In particular, that theory sheds light upon the mysterious drop of Chinese scientific development around 1300: at this time, China departed from a "stable states system" state towards political unity. China did not enjoy favorable conditions again during centuries. It first entered unity, then suffered a civil war, then fell into unity agarn.
        The difference between Western and Eastern Europe is neatly solved as well.
        The steadily weak performance of Eastern Europe in science and technology can be linked to the bad economic and political conditions which it suffered along the 2nd millenium. Eastern European states were unstable, they underwent fast boundary moves, they appeared and disappeared. Trade was weak, manufacturing rickety.
        Merchants never thrived half as well as their Western equivalents. This can be linked to the fact that Eastern Europe does not enjoy as good a shore profile as Western Europe: it is a mainly landlocked area. Vast surfaces are deprived of sea access: the seas are too far away – and are often closed or ice-blocked. The vast land compactness explains why the economy remained sluggish (sea trade could not play a role) and why the region's states were brittle and short-lived (no natural boundary protected them).

    4 Measuring Fractal Dimensions of Coastlines

    4.1 Indices to assess a Coastline

    The quality of a coastline (its degree of indentation) can be quantified with various indices, which we shall briefly compare here.
        A very simple procedure is to measure the distance to the sea of the farthest point inland. This measurement, a first indication at best, gives the best note to Western Europe (see table).
        Another, more elaborate, method consists in measuring the coast length and dividing it by the surface of enclosed land. This is the so-called "coastline development index". We display in the table below the results obtained by using shoreline measurements from Lucchini & Voelckel [4]. The development index sets Western Europe far above, at first rank.
        The development index, however, is not a completely satisfying quantity because the length of the coastline is no definite quantity. A coastline actually is a fractal object, with no upper bound on its length. Comparison between development indices makes sense, to a limited extent, only so far as the coast lengths were measured at identical scales. The degree of articulation of the coastline is best measured by the fractal dimension.

    4.2 Methodology

    To measure coastlines fractal dimensions, we relied on the Richardson technique (see e.g. [5]), which originally inspired B. Mandelbrot in its exploratory work on fractals.
        The length of the coastlines of Europe, the Middle East, India and China were measured on the map with a compass of an aperture of 1,000 km. The compass approximated the shoreline with a broken line, whose length could be easily measured. The same operation was repeated with smaller and smaller segments. The segments varied between 1,000 km and 100 km.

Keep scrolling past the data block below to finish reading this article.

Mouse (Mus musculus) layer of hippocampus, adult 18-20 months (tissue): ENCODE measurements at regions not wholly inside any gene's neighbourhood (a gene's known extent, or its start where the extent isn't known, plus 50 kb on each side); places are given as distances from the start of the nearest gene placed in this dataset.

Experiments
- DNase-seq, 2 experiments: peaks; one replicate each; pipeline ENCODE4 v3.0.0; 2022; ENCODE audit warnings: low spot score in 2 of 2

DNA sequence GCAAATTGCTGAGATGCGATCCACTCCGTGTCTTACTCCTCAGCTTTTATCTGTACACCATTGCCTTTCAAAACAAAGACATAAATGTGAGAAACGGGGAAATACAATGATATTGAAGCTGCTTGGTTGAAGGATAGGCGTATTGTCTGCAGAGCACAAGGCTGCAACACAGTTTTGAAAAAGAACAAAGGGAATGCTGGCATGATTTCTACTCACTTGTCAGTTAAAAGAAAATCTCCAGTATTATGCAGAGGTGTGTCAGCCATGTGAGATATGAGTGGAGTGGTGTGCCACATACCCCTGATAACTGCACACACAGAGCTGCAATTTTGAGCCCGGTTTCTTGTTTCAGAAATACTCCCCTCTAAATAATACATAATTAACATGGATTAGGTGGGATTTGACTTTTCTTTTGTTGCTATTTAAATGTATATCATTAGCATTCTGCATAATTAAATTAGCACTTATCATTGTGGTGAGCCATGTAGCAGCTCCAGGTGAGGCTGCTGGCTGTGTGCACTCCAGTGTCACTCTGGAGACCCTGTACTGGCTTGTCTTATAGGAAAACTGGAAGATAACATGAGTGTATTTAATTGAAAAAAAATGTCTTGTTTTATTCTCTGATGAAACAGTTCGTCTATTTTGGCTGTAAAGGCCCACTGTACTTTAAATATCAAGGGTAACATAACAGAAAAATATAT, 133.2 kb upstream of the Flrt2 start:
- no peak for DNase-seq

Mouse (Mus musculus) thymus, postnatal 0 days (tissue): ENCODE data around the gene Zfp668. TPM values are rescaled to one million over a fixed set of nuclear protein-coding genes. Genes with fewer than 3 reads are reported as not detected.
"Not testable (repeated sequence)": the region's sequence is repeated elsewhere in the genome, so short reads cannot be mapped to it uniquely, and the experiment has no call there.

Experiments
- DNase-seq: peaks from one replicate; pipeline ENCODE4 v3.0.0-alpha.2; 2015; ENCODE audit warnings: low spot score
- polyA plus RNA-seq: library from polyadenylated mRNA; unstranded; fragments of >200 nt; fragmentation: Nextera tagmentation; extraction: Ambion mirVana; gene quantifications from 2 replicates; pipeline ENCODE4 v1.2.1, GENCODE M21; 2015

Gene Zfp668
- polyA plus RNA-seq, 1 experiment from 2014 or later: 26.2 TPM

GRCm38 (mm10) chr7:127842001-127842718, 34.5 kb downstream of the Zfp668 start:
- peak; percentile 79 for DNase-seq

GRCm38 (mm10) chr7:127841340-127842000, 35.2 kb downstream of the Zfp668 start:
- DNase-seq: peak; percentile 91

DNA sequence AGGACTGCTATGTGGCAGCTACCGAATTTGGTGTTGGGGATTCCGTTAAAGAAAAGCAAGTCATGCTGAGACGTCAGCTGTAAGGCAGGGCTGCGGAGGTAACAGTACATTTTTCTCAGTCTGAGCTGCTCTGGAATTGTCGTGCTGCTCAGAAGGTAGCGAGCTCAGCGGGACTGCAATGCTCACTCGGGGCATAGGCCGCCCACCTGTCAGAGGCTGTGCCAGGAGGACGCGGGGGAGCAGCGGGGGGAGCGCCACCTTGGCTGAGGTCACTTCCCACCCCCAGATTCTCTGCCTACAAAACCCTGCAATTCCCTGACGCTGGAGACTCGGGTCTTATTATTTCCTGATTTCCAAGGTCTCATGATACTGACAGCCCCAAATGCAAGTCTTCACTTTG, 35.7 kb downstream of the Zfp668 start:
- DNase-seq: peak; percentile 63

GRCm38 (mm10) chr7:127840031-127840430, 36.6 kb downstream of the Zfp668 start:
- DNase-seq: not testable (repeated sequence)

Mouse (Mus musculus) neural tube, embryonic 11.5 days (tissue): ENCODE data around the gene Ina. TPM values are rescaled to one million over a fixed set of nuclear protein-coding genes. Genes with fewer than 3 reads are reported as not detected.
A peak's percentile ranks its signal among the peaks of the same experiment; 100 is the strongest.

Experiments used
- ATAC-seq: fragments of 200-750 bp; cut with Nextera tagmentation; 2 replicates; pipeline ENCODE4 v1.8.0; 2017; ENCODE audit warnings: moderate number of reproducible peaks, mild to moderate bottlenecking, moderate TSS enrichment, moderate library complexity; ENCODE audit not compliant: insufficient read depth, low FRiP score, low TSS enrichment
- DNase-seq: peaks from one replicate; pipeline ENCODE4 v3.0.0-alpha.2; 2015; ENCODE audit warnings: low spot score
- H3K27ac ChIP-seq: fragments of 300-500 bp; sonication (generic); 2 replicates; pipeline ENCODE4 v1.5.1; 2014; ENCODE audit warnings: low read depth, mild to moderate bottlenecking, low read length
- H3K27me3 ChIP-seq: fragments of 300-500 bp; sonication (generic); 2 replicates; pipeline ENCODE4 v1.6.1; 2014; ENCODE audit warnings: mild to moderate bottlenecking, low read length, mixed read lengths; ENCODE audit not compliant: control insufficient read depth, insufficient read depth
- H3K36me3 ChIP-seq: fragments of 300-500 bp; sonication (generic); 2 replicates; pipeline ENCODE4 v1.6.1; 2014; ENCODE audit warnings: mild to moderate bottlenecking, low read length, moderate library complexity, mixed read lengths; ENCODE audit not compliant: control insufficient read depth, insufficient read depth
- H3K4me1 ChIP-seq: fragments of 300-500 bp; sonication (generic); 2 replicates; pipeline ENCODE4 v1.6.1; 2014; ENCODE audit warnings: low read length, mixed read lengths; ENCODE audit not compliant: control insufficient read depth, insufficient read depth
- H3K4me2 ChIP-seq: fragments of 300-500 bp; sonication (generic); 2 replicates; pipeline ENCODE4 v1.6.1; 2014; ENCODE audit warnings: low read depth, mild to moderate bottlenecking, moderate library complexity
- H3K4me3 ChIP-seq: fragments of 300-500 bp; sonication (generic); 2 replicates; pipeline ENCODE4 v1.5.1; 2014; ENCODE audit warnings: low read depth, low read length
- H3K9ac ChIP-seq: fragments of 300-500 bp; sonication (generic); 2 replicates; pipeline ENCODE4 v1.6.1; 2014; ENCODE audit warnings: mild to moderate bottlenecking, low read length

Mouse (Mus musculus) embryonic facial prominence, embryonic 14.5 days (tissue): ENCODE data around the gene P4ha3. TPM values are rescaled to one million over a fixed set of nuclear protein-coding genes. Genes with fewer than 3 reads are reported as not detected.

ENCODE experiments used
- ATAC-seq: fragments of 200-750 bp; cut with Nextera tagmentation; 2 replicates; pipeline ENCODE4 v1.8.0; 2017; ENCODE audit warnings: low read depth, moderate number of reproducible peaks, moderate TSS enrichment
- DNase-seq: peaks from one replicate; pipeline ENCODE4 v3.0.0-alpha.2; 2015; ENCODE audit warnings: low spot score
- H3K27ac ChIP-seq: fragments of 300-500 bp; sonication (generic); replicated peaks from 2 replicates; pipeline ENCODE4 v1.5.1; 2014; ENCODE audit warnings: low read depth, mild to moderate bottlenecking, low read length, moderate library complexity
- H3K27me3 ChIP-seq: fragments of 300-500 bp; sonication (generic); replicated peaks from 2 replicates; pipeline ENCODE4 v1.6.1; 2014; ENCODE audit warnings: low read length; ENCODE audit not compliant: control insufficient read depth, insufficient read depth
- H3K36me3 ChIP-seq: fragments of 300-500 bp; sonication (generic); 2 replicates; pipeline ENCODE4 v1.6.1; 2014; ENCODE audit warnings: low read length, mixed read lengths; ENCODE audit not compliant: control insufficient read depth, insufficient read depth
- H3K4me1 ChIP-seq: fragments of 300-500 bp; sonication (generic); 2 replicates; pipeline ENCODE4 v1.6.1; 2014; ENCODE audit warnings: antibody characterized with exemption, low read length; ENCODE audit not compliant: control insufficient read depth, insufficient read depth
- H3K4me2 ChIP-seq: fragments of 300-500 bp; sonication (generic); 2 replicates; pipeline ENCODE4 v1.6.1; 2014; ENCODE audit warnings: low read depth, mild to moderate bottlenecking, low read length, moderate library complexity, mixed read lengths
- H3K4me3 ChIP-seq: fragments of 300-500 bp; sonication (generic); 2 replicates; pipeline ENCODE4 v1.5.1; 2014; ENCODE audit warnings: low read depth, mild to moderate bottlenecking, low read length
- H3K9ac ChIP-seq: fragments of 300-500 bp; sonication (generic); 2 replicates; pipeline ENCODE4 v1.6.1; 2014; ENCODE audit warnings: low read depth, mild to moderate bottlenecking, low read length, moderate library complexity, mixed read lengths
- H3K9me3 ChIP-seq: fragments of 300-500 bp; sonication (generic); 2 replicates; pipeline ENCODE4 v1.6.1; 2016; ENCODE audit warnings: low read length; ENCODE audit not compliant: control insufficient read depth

The lengths of the broken lines were plotted versus segment lengths in a logarithmic-scale graph. The slope of the curve was taken as the fractal dimension. It was thus an "intermediary" fractal dimension, i.e. taken within a given segment range, and not the fractal dimension according to the mathematical definition, where one should look for the limit when segments shrink to zero, i.e. at the slope of the logarithmic curve in the graph at infinity.
        The justification is the following: first, in a natural object like a coast, there is no guarantee that the slope of the logarithmic curve will converge to a defined limit.
        Second, when looking for factors impacting long-term history, we judge the 100-1000 km range much more relevant than, say, the millimeter or micrometer ranges.
        For each civilization, a start point and an end point were defined for the measurements on the map. The length of the broken line was defined as the number of entire steps plus the remaining length up to the end point.
        The broken line follows the continental coastline. Islands receive separate broken lines as soon as they are large enough for the segment to "see" them. In such cases, a start and an end points have to be chosen for the island, introducing some arbitrariness in the process. To reduce this arbitrariness, we aimed at maximizing the measured length at each segment scale. Island coastline lengths were added to the continental length.
        Sometimes, the segment has the choice between two intersections on the map.
        For example, at the "heel" of Italy, the 316 km segment sees both the Italian Adriatic coast and the Greek coast. In such cases, preference was given to the closest point along the coast, i.e. the one maximizing the final measured length.